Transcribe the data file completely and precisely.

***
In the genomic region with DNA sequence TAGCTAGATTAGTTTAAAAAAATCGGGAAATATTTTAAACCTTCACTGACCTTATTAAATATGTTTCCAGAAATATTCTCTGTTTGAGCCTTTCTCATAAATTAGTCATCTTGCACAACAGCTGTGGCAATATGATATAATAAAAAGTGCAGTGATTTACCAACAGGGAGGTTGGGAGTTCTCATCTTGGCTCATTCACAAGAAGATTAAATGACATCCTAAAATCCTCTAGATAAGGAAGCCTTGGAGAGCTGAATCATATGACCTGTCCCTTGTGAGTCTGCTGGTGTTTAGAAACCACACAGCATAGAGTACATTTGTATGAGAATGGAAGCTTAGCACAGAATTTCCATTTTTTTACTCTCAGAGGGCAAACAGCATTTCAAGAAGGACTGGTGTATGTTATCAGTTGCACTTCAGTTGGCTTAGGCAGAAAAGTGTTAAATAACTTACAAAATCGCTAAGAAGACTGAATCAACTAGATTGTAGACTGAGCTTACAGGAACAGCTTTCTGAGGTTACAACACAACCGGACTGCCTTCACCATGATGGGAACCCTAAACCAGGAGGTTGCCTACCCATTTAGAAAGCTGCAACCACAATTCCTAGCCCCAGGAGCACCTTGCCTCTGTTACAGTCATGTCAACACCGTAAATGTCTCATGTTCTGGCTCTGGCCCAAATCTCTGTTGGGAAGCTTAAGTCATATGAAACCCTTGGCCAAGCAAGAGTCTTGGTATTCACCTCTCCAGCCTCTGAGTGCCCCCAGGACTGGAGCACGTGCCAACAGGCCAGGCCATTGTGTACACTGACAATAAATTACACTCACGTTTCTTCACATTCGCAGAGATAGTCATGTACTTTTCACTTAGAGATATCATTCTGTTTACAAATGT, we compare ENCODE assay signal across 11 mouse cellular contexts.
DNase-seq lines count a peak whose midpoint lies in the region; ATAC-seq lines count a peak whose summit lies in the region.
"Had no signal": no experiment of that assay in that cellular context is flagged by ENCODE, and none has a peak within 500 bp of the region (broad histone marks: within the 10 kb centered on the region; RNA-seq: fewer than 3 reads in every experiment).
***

In the genomic region with DNA sequence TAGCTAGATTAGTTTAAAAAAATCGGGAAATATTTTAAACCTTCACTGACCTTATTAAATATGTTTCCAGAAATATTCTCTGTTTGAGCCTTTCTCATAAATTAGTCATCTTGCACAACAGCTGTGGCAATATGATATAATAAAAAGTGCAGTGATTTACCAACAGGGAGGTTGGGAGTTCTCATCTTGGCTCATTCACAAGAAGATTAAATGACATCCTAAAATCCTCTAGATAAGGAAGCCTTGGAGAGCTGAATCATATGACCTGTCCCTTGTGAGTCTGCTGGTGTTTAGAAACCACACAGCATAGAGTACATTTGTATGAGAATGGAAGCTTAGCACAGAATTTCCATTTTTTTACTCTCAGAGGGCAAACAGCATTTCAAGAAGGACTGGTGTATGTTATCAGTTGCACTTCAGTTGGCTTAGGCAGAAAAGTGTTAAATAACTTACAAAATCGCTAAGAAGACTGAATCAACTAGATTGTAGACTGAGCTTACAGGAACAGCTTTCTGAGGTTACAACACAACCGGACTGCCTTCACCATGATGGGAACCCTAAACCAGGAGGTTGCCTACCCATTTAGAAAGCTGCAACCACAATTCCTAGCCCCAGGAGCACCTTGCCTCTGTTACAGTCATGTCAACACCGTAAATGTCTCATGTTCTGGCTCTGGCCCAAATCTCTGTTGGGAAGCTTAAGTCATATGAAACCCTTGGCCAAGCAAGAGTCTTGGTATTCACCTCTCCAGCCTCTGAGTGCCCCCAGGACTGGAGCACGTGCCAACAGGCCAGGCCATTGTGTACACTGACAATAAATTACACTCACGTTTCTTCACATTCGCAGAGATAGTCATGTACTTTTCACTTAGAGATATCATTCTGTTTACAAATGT, we compare ENCODE assay signal across 11 mouse cellular contexts.
DNase-seq lines count a peak whose midpoint lies in the region; ATAC-seq lines count a peak whose summit lies in the region.
"Had no signal": no experiment of that assay in that cellular context is flagged by ENCODE, and none has a peak within 500 bp of the region (broad histone marks: within the 10 kb centered on the region; RNA-seq: fewer than 3 reads in every experiment).